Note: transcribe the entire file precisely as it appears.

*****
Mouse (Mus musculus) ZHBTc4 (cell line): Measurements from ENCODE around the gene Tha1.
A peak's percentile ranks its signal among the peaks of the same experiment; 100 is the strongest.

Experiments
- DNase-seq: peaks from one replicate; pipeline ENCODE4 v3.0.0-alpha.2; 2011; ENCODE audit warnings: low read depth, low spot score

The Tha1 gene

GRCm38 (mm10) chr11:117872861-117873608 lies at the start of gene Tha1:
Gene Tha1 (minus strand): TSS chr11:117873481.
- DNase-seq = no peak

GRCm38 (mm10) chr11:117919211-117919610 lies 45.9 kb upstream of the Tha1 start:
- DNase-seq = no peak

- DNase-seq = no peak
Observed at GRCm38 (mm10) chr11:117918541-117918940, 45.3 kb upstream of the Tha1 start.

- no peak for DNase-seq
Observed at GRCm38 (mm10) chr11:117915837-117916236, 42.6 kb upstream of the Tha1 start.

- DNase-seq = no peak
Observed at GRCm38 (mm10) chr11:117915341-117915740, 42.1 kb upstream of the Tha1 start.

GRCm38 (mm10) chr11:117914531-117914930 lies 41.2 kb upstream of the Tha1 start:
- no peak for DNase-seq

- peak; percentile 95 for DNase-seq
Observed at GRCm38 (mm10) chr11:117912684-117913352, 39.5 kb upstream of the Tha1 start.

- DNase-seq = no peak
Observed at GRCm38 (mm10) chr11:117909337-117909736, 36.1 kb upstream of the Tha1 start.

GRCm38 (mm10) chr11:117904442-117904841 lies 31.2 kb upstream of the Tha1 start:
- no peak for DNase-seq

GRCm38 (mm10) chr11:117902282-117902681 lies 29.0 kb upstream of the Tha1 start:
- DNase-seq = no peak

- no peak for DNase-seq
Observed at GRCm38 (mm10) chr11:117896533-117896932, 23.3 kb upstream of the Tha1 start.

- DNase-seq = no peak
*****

Mouse (Mus musculus) ZHBTc4 (cell line): Measurements from ENCODE around the gene Tha1.
A peak's percentile ranks its signal among the peaks of the same experiment; 100 is the strongest.

Experiments
- DNase-seq: peaks from one replicate; pipeline ENCODE4 v3.0.0-alpha.2; 2011; ENCODE audit warnings: low read depth, low spot score

The Tha1 gene

GRCm38 (mm10) chr11:117872861-117873608 lies at the start of gene Tha1:
Gene Tha1 (minus strand): TSS chr11:117873481.
- DNase-seq = no peak

GRCm38 (mm10) chr11:117919211-117919610 lies 45.9 kb upstream of the Tha1 start:
- DNase-seq = no peak

- DNase-seq = no peak
Observed at GRCm38 (mm10) chr11:117918541-117918940, 45.3 kb upstream of the Tha1 start.

- no peak for DNase-seq
Observed at GRCm38 (mm10) chr11:117915837-117916236, 42.6 kb upstream of the Tha1 start.

- DNase-seq = no peak
Observed at GRCm38 (mm10) chr11:117915341-117915740, 42.1 kb upstream of the Tha1 start.

GRCm38 (mm10) chr11:117914531-117914930 lies 41.2 kb upstream of the Tha1 start:
- no peak for DNase-seq

- peak; percentile 95 for DNase-seq
Observed at GRCm38 (mm10) chr11:117912684-117913352, 39.5 kb upstream of the Tha1 start.

- DNase-seq = no peak
Observed at GRCm38 (mm10) chr11:117909337-117909736, 36.1 kb upstream of the Tha1 start.

GRCm38 (mm10) chr11:117904442-117904841 lies 31.2 kb upstream of the Tha1 start:
- no peak for DNase-seq

GRCm38 (mm10) chr11:117902282-117902681 lies 29.0 kb upstream of the Tha1 start:
- DNase-seq = no peak

- no peak for DNase-seq
Observed at GRCm38 (mm10) chr11:117896533-117896932, 23.3 kb upstream of the Tha1 start.

- DNase-seq = no peak